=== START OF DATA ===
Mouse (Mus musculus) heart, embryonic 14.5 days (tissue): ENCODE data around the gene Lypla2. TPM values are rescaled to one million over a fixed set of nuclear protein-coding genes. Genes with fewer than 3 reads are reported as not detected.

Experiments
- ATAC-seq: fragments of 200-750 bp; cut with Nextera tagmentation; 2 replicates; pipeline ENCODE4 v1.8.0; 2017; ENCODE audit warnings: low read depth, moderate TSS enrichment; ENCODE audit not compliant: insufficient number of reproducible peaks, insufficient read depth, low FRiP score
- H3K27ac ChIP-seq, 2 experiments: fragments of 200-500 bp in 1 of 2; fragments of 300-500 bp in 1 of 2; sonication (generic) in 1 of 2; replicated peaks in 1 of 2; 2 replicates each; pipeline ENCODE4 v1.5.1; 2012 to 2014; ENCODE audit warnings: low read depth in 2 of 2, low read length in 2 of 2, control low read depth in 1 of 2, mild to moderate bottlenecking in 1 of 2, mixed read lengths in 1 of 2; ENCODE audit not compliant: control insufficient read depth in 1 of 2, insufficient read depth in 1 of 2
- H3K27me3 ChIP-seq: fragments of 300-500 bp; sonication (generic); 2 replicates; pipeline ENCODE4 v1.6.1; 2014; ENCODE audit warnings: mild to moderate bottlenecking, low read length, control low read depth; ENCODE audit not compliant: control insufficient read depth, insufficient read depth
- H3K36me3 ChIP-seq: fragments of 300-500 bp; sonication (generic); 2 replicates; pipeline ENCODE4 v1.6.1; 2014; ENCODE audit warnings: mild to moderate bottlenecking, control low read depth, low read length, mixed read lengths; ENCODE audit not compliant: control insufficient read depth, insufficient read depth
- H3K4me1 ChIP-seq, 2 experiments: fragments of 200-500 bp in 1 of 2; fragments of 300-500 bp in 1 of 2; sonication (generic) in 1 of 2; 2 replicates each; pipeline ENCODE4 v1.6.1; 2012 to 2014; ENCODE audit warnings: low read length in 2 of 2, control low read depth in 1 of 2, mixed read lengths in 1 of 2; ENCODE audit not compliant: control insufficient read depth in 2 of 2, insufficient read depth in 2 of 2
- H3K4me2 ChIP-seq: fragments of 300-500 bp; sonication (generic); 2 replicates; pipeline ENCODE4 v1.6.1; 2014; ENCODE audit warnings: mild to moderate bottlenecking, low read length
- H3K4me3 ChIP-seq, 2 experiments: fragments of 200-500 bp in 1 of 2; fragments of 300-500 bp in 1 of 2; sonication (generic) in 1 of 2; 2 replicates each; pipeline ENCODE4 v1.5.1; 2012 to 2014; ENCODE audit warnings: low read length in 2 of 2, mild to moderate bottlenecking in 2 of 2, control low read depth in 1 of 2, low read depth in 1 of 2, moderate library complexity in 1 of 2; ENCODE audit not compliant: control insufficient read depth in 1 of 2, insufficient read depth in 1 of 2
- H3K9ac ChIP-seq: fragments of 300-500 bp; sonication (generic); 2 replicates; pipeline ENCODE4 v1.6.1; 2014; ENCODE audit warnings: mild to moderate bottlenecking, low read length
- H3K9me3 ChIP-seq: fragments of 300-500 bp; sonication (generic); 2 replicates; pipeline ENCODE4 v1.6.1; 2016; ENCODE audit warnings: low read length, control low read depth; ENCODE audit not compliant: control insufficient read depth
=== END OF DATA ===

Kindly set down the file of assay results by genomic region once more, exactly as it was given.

Mouse (Mus musculus) heart, embryonic 14.5 days (tissue): ENCODE data around the gene Lypla2. TPM values are rescaled to one million over a fixed set of nuclear protein-coding genes. Genes with fewer than 3 reads are reported as not detected.

Experiments
- ATAC-seq: fragments of 200-750 bp; cut with Nextera tagmentation; 2 replicates; pipeline ENCODE4 v1.8.0; 2017; ENCODE audit warnings: low read depth, moderate TSS enrichment; ENCODE audit not compliant: insufficient number of reproducible peaks, insufficient read depth, low FRiP score
- H3K27ac ChIP-seq, 2 experiments: fragments of 200-500 bp in 1 of 2; fragments of 300-500 bp in 1 of 2; sonication (generic) in 1 of 2; replicated peaks in 1 of 2; 2 replicates each; pipeline ENCODE4 v1.5.1; 2012 to 2014; ENCODE audit warnings: low read depth in 2 of 2, low read length in 2 of 2, control low read depth in 1 of 2, mild to moderate bottlenecking in 1 of 2, mixed read lengths in 1 of 2; ENCODE audit not compliant: control insufficient read depth in 1 of 2, insufficient read depth in 1 of 2
- H3K27me3 ChIP-seq: fragments of 300-500 bp; sonication (generic); 2 replicates; pipeline ENCODE4 v1.6.1; 2014; ENCODE audit warnings: mild to moderate bottlenecking, low read length, control low read depth; ENCODE audit not compliant: control insufficient read depth, insufficient read depth
- H3K36me3 ChIP-seq: fragments of 300-500 bp; sonication (generic); 2 replicates; pipeline ENCODE4 v1.6.1; 2014; ENCODE audit warnings: mild to moderate bottlenecking, control low read depth, low read length, mixed read lengths; ENCODE audit not compliant: control insufficient read depth, insufficient read depth
- H3K4me1 ChIP-seq, 2 experiments: fragments of 200-500 bp in 1 of 2; fragments of 300-500 bp in 1 of 2; sonication (generic) in 1 of 2; 2 replicates each; pipeline ENCODE4 v1.6.1; 2012 to 2014; ENCODE audit warnings: low read length in 2 of 2, control low read depth in 1 of 2, mixed read lengths in 1 of 2; ENCODE audit not compliant: control insufficient read depth in 2 of 2, insufficient read depth in 2 of 2
- H3K4me2 ChIP-seq: fragments of 300-500 bp; sonication (generic); 2 replicates; pipeline ENCODE4 v1.6.1; 2014; ENCODE audit warnings: mild to moderate bottlenecking, low read length
- H3K4me3 ChIP-seq, 2 experiments: fragments of 200-500 bp in 1 of 2; fragments of 300-500 bp in 1 of 2; sonication (generic) in 1 of 2; 2 replicates each; pipeline ENCODE4 v1.5.1; 2012 to 2014; ENCODE audit warnings: low read length in 2 of 2, mild to moderate bottlenecking in 2 of 2, control low read depth in 1 of 2, low read depth in 1 of 2, moderate library complexity in 1 of 2; ENCODE audit not compliant: control insufficient read depth in 1 of 2, insufficient read depth in 1 of 2
- H3K9ac ChIP-seq: fragments of 300-500 bp; sonication (generic); 2 replicates; pipeline ENCODE4 v1.6.1; 2014; ENCODE audit warnings: mild to moderate bottlenecking, low read length
- H3K9me3 ChIP-seq: fragments of 300-500 bp; sonication (generic); 2 replicates; pipeline ENCODE4 v1.6.1; 2016; ENCODE audit warnings: low read length, control low read depth; ENCODE audit not compliant: control insufficient read depth